Our Modern Society Throws Away Too Much So…
Recycle That Waste!
What do you do with the throw-away parts when you slice, dice, and prepare your foodstuffs? If they end up in the garbage disposal (not recommended) or the trash can, you may want to rethink this practice and salvage them for use elsewhere.
You can recycle that waste because, many of the peelings, leaves, cores, seeds, and stems can be used to extend your food supply. At a minimum, these “throw aways” are great candidates for your compost pile…or evenly distributed throughout your garden…because, they will decompose and add additional nutrients to the soil.
NOTE: Any diseased plants should be burned or placed in a trash bag for disposal. Scattering them in the garden or dispersal in a compost pile will spread the diseases…infecting future plants!
Why Not Reuse Unwanted Foodstuff Parts When Possible?
I have put together a wide-ranging list that will give you insight into how useful peelings, leaves, cores, seeds, and stems of vegetables, fruits, and herbs can be. My goal in creating this informative listing is to influence your “throw-it-away” mentality and make you realize that you don’t really have as much “actual” garbage as you think you do. I think you will be pleasantly surprised to see that you can constructively utilize more of your organic waste than you think!
Other Good Candidates For Reprocessing
In addition to the group of vegetables, fruits, and herbs discussed here, there are other items, normally tossed out as garbage, which can be salvaged for adding nutrients to your garden or compost pile.
Lack of calcium can cause blossom-end rot in tomatoes, cucumbers, watermelon, zucchini, yellow squash, and a host of other veggies and fruits growing in your garden. Eggshells are an enormous source of calcium.
I love eggs…fried, soft-boiled, hard-boiled, scrambled, omelets, etc…and I always grind up the eggshells for reuse.
I will either deposit crushed eggshells directly into my garden around specific plants or dump them into my compost pile!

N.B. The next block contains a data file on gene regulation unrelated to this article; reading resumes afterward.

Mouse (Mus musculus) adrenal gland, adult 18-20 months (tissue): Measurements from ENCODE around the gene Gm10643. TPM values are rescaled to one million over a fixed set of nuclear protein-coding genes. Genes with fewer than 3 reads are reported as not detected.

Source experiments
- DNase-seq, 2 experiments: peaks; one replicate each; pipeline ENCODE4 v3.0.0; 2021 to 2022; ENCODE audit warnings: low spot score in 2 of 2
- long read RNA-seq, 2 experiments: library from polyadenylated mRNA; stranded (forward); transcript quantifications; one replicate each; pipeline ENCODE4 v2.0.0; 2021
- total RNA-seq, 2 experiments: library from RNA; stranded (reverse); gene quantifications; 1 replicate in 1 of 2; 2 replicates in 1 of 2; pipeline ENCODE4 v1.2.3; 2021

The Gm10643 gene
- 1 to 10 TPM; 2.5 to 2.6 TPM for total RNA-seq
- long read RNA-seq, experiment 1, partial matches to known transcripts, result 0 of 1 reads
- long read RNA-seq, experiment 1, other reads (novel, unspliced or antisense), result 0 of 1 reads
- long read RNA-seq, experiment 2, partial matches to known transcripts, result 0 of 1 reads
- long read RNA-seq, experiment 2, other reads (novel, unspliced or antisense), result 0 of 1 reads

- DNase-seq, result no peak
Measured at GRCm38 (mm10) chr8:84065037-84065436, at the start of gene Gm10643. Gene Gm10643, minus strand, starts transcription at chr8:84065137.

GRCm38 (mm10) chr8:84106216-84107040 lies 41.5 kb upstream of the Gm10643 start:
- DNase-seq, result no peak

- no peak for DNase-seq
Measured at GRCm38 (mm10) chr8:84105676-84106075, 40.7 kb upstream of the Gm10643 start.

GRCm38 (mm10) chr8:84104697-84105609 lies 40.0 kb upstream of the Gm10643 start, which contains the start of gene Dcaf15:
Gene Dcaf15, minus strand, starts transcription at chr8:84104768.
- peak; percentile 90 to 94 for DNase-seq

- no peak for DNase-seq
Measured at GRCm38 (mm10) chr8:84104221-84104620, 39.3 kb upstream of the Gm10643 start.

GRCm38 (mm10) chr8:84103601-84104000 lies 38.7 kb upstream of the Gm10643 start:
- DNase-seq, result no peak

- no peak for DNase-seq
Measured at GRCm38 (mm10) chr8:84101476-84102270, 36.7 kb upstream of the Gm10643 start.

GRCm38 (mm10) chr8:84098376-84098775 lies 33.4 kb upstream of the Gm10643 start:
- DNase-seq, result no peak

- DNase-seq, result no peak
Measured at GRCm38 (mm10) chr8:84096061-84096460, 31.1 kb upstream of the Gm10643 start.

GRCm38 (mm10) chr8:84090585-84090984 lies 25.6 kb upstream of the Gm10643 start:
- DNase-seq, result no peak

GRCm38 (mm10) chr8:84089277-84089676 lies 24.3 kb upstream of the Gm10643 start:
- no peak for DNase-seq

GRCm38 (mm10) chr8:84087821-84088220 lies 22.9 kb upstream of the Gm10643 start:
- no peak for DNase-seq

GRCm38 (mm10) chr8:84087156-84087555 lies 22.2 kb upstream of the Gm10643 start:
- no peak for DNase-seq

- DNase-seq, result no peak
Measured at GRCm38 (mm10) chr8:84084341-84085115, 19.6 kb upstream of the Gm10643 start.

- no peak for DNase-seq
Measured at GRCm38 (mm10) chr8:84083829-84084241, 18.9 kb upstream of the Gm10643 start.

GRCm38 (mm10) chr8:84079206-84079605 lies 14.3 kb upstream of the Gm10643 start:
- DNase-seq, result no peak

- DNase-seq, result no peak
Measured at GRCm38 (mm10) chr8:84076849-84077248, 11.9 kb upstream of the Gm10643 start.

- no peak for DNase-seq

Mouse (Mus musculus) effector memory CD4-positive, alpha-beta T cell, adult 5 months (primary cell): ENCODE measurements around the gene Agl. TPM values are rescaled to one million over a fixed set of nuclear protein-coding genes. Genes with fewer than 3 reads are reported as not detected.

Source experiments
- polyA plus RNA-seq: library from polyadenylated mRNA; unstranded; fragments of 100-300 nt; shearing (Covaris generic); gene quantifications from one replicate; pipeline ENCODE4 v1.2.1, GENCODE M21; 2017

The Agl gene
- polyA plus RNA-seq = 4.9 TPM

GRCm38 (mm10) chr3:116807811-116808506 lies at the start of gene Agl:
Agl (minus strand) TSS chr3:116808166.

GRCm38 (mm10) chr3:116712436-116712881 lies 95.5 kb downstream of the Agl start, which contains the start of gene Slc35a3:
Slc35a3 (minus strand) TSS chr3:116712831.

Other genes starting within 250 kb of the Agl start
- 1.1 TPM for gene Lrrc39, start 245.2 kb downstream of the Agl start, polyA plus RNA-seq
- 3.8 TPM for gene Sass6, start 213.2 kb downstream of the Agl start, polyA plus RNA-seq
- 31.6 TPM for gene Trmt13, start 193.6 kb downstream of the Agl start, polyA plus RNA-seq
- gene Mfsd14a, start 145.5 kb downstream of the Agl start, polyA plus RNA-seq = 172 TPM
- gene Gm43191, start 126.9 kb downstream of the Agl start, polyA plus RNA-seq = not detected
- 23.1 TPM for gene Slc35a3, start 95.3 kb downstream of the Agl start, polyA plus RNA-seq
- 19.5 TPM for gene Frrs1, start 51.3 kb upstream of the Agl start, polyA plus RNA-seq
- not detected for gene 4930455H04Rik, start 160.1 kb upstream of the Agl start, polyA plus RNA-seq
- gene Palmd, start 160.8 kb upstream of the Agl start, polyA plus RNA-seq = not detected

NOTE: Rinse the eggshells to remove any egg juices. The juices of egg whites and yellows fall into a no-no category because they will produce anaerobic bacteria…which are the wrong kind. I crush up the eggshells with a blender and a little water so that they will decompose faster and more completely.
- Sprinkling eggshell pieces around the garden will not only add much needed calcium to the soil, the sharp edges act as a barbed-wire fence to crawling garden pests like slugs and snails.
- Putting crushed eggshells into a compost pile will add a “calcium supercharge.”
- For chickens, you can substitute crushed eggshells as a replacement for oyster shell supplements…and they will love you for it.
- Grind eggshells into a powder and give salads or other food preparations a calcium boost. Some pet owners have successfully used the powder to treat their dog’s diarrhea!
- I have even used eggshell bits to help scrub food off a hard-to-clean pan!
Coffee grounds should never go down the kitchen drain…even through a garbage disposal. Mixing with soaps and fats in the drain pipe, the grounds can quickly plug the drain. And, coffee grounds should never be trashed unless they are decaffeinated! Grounds containing caffeine are an excellent addition to sprinkle around plants or enhance a compost pile. The grounds will help draw more flavor and nutrients into the fruits of plants in a backyard garden.